Oxford COVID-19 Vaccine Prompts Immune Response Among Old and Young Adults


British drugmaker AstraZeneca has said that the COVID-19 Vaccine which is currently being developed by the University of Oxford produces a similar response in both older and younger adults, and adverse responses were lower among the elderly.

A vaccine that works is seen as a game-changer in the battle against the novel coronavirus, which has killed more than 1.15 million people, hammered the global economy, and shuttered normal life across the world.



“It is encouraging to see immunogenicity responses were similar between older and younger adults and that reactogenicity was lower in older adults, where the COVID-19 disease severity is higher,” an AstraZeneca spokesman said.

The news that older people get an immune response from the vaccine is positive because the immune system weakens with age and older people are those most at risk of dying from the virus.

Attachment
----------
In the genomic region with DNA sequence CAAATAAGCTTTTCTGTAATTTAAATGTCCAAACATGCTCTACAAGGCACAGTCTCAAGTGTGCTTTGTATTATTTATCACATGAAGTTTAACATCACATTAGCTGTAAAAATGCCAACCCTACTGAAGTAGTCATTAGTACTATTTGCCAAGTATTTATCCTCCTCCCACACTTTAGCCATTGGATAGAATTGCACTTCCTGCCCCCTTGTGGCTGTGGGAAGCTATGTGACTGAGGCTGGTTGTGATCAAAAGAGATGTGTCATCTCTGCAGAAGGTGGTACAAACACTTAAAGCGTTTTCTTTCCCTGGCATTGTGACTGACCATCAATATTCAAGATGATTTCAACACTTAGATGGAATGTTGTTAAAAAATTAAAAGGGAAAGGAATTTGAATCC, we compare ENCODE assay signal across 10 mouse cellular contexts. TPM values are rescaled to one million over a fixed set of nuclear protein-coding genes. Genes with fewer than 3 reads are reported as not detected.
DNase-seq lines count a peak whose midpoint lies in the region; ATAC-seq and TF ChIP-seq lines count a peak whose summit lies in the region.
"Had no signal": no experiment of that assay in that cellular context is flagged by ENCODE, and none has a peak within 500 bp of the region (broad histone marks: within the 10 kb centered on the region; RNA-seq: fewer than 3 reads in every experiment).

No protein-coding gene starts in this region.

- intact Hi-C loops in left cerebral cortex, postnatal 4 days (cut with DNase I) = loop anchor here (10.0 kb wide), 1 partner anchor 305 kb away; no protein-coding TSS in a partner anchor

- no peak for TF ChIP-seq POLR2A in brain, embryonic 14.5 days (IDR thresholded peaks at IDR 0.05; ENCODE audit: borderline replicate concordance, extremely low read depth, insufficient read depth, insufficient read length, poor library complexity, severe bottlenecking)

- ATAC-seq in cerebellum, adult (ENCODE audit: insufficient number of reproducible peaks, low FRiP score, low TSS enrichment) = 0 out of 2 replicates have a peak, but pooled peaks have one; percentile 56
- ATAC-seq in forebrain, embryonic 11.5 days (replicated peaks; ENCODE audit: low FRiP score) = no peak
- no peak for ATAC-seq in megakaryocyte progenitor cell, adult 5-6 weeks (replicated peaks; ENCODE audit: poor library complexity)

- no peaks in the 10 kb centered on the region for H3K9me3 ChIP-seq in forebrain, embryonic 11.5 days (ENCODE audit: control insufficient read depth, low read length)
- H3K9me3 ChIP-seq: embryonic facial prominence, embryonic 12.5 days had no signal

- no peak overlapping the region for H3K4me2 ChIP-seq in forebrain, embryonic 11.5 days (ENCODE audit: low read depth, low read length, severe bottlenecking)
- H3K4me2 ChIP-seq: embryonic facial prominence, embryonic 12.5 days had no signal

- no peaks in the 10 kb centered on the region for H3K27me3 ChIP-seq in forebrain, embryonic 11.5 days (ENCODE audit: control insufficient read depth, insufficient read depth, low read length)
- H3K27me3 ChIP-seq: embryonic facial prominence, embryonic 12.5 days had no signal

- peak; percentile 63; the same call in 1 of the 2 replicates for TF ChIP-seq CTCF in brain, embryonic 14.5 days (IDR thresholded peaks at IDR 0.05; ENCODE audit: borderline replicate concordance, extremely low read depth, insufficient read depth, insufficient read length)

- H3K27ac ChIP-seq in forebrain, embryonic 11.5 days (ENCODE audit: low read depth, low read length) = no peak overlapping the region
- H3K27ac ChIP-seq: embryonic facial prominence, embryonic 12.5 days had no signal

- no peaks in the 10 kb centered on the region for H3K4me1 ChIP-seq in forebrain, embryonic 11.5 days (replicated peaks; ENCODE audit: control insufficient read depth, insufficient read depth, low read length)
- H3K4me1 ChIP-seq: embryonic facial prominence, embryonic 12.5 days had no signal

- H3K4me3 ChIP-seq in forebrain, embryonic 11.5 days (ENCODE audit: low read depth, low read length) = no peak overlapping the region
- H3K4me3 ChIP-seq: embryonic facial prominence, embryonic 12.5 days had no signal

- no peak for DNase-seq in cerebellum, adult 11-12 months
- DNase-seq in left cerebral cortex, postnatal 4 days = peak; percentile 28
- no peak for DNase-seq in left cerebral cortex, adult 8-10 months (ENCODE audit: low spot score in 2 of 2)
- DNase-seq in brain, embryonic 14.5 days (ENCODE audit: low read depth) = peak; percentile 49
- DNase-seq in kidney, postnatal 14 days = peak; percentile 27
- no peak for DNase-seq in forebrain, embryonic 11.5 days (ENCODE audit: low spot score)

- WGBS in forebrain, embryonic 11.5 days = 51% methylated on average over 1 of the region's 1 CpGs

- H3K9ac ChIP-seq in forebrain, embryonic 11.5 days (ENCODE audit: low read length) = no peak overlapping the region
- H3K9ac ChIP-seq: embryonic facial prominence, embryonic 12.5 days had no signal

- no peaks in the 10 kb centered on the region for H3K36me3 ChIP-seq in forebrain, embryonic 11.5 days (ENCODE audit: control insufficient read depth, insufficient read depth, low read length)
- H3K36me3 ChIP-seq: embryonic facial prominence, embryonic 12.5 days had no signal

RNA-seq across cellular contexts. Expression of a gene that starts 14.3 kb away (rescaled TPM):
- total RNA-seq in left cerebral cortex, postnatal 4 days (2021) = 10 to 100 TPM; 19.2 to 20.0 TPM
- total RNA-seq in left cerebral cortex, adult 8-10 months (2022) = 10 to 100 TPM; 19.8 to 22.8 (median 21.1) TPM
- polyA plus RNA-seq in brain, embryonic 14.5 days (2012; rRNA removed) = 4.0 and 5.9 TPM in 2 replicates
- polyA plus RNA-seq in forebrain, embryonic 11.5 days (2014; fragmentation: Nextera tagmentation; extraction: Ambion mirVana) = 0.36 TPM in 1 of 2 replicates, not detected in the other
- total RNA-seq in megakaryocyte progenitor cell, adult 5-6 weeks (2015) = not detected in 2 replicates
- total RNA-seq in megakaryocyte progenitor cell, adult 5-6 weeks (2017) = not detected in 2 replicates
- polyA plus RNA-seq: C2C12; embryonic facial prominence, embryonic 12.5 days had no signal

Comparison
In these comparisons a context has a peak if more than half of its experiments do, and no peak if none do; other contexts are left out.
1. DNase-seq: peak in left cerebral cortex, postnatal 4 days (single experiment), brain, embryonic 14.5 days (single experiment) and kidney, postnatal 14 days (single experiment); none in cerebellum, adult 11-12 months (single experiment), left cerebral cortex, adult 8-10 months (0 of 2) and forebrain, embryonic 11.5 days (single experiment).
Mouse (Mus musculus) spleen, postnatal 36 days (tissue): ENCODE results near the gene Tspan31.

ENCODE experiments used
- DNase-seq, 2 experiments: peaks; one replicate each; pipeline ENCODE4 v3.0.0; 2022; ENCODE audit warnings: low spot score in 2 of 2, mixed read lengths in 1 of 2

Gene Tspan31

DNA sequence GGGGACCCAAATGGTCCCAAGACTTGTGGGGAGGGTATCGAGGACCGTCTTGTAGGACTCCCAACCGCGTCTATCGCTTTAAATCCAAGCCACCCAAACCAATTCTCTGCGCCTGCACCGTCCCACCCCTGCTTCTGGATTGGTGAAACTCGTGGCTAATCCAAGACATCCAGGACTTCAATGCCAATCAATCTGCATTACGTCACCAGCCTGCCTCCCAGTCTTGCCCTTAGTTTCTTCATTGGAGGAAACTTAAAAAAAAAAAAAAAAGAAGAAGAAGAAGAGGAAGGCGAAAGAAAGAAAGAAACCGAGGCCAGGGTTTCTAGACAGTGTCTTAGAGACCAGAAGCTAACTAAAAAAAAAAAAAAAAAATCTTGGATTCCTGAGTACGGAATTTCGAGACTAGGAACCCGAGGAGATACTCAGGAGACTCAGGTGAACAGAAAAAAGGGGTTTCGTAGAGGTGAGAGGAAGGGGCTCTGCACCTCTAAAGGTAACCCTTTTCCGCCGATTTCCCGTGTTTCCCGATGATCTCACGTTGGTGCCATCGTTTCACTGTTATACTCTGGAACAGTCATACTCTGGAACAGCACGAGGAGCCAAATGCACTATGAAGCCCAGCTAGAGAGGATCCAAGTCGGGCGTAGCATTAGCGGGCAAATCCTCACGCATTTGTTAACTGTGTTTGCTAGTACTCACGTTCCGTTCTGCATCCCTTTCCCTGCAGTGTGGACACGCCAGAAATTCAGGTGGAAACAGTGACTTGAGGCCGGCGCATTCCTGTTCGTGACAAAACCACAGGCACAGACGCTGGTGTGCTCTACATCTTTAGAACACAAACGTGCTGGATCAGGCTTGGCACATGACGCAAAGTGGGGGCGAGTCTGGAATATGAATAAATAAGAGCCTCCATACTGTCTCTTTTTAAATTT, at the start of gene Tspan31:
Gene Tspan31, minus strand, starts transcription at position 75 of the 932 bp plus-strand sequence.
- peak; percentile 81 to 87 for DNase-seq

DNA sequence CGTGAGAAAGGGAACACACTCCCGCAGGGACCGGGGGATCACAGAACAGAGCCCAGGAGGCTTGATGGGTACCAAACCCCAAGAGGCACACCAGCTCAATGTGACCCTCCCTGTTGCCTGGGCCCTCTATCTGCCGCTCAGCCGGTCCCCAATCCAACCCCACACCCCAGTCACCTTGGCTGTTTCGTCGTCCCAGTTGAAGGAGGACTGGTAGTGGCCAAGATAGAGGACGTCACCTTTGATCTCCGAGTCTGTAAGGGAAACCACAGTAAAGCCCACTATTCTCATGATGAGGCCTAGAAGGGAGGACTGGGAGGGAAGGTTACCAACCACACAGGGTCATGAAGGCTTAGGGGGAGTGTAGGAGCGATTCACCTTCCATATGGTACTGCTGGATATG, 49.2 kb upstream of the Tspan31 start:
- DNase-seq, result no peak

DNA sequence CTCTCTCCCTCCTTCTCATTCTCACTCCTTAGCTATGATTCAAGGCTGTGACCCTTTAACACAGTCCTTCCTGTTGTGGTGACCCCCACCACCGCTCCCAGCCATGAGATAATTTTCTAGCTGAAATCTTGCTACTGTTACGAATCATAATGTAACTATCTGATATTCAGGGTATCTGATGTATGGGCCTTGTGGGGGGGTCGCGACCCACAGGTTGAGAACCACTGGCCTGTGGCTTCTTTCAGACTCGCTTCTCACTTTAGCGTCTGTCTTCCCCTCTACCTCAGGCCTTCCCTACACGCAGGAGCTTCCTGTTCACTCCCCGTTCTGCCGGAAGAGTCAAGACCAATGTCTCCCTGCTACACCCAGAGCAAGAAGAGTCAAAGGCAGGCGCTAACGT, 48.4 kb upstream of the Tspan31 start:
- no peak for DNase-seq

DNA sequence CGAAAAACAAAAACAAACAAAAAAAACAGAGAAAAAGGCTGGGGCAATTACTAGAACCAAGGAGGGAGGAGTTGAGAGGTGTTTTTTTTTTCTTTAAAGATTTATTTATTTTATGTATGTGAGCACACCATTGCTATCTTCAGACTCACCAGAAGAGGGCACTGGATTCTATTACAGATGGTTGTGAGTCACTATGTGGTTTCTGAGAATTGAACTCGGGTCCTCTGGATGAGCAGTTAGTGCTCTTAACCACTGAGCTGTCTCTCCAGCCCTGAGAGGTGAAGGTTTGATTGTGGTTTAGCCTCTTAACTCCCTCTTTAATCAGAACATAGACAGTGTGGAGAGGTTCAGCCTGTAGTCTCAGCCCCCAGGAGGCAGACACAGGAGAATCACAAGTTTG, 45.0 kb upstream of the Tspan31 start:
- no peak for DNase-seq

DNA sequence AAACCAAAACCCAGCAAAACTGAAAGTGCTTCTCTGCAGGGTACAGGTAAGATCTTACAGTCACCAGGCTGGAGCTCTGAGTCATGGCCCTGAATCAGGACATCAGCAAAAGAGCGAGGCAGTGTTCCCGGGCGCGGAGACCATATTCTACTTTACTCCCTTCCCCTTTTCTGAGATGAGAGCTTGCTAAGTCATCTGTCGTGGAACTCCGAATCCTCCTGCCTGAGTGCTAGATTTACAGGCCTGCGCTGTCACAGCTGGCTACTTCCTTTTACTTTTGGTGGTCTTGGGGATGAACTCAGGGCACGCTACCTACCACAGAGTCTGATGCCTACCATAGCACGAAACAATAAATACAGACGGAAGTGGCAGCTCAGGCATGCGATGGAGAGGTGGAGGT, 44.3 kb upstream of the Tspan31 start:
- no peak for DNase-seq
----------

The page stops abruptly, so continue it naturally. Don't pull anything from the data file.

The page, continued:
The Oxford/AstraZeneca vaccine is expected to be one of the first from big pharma to secure regulatory approval, and it is also one of the vaccines for which Malta has a procurement agreement in place.


A scientist at work during a visit by the Duke of Cambridge to the manufacturing laboratory where a vaccine against COVID-19 has been produced at the Oxford Vaccine Group's facility at the Churchill Hospital in Oxford.


Meanwhile, Professor Adrian Hill, who is leading the Oxford Coronavirus vaccine programme has said that medics and high-risk patients are likely to receive the vaccine before the end of the year. He said that emergency approval would allow those most in need, to receive the vaccine, even while the final trials would still be underway.

This would then be followed by full authorisation, which means that the vaccine could be rolled-out from early 2021. 



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